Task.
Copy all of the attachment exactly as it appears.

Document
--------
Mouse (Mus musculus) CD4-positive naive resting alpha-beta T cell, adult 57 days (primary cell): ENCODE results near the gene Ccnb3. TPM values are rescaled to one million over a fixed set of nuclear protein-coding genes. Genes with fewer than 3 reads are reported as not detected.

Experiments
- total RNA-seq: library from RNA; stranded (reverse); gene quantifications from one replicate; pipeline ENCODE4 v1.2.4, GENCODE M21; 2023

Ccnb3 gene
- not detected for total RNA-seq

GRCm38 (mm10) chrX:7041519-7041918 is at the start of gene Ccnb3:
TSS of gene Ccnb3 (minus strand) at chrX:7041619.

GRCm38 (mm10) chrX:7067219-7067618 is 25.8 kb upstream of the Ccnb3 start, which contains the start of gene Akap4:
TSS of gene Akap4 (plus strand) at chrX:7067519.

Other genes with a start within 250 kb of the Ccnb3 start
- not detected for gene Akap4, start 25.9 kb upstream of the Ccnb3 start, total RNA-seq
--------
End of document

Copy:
Mouse (Mus musculus) CD4-positive naive resting alpha-beta T cell, adult 57 days (primary cell): ENCODE results near the gene Ccnb3. TPM values are rescaled to one million over a fixed set of nuclear protein-coding genes. Genes with fewer than 3 reads are reported as not detected.

Experiments
- total RNA-seq: library from RNA; stranded (reverse); gene quantifications from one replicate; pipeline ENCODE4 v1.2.4, GENCODE M21; 2023

Ccnb3 gene
- not detected for total RNA-seq

GRCm38 (mm10) chrX:7041519-7041918 is at the start of gene Ccnb3:
TSS of gene Ccnb3 (minus strand) at chrX:7041619.

GRCm38 (mm10) chrX:7067219-7067618 is 25.8 kb upstream of the Ccnb3 start, which contains the start of gene Akap4:
TSS of gene Akap4 (plus strand) at chrX:7067519.

Other genes with a start within 250 kb of the Ccnb3 start
- not detected for gene Akap4, start 25.9 kb upstream of the Ccnb3 start, total RNA-seq